I too think the polls are wrong, but in the other direction. Most polls are overestimating Republican turnout by weighting them more heavily in the sampling than is warranted by registration. The other mistake the polls are making is the question they're asking.
Most polls currently ask Obama or McCain. Obama has a solid lead in a two way race, but it isn't a two way race. There are Third Party Candidates this year, like every year. As Teddy Roosevelt, Ross Perot and Ralph Nader will tell you, they can have a profound effect on an election even if they don't capture a sizeable proportion of the vote. A poll from Colorado today illustrates my point.
When asked Obama or McCain, the poll results are
Obama - 51
McCain - 47
Undecided - 2
Nice. Obama clearly in the lead.
When asked who, including third party candidates, the results are
Obama - 50
McCain - 43
Barr - 3
Nader - 3
McKinney - 1
McCain drops 4 points while Obama only 1. If this pattern were to hold nationwide, Obama is in landslide territory, possibly even over the 383 I'm currently expecting for him.
It seems that when third party voters are asked the 2 person question liberals are saying "undecided" while conservatives are saying "McCain".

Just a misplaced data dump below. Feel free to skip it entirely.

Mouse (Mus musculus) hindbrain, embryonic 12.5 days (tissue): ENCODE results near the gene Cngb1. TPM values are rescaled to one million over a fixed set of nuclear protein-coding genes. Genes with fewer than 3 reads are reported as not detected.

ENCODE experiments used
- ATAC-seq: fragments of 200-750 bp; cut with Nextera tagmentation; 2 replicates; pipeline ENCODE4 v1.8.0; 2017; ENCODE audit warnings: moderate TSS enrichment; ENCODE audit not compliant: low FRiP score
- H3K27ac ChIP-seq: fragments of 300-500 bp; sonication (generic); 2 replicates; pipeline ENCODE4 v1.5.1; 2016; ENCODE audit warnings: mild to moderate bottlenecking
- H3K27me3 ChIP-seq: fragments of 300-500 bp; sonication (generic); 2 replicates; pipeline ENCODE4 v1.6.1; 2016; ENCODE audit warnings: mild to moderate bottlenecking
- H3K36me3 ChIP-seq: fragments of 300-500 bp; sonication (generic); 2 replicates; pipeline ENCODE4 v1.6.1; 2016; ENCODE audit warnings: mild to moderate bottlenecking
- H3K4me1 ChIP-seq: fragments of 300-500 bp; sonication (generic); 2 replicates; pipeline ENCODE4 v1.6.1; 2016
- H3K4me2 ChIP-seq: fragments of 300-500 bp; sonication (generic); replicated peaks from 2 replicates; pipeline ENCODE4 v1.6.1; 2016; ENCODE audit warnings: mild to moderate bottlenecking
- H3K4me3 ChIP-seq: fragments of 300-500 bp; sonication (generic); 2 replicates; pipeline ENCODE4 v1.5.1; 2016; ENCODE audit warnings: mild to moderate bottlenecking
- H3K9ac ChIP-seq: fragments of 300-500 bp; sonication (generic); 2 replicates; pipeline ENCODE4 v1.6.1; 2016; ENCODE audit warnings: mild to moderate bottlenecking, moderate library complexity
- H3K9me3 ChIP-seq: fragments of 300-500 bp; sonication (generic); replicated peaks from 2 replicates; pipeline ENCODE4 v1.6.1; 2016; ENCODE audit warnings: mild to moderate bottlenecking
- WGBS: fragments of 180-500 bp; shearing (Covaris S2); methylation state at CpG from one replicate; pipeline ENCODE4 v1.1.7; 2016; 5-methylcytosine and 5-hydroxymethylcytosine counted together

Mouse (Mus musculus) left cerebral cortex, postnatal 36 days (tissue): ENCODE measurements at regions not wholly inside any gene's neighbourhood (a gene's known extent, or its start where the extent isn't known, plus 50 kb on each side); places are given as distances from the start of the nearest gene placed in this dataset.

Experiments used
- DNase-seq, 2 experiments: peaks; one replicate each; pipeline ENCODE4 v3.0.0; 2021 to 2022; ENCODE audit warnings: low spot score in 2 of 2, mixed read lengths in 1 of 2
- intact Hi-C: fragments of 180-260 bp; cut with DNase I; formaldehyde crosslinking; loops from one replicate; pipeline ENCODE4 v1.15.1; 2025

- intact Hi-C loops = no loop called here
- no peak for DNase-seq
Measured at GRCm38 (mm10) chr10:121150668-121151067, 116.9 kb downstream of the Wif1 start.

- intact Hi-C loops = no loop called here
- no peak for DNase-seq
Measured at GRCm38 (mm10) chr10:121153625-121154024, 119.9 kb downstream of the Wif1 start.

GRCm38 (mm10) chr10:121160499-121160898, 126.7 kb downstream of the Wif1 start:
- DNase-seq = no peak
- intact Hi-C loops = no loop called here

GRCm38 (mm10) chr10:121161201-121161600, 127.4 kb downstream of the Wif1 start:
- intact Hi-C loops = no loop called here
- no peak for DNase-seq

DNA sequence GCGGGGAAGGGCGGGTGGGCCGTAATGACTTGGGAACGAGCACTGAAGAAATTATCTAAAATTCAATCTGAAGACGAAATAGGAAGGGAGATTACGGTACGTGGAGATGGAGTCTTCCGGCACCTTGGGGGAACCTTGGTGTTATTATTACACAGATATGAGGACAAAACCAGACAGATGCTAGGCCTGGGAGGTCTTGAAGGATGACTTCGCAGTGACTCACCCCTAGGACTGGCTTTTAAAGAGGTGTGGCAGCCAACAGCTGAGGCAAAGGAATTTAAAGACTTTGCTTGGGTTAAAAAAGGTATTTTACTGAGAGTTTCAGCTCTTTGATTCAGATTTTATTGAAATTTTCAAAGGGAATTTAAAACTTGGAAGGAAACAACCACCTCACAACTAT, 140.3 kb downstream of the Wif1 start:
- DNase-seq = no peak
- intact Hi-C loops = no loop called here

If Barr were to get more exposure nationally, or even in the battleground states, I'm betting his numbers would go much higher. Nader is polling around where he did last time, so I wouldn't expect a similar bounce for him even if he were to receive more attention.
EDIT: You know all the crap you hear the pundits spewing about how "Congress is deeply unpopular so the Democrats could be in trouble"? When tehy bother to break it down, Democrats in congress fare far better than Republicans in congress. In addition, there's this poll:
NYT/CBS poll, yesterday
In general, is your opinion of the Republican Party favorable or not favorable?
Favorable - 37%/Not Favorable - 54%
In general, is your opinion of the Democratic Party favorable or not favorable?
Favorable - 52%/Not Favorable - 38%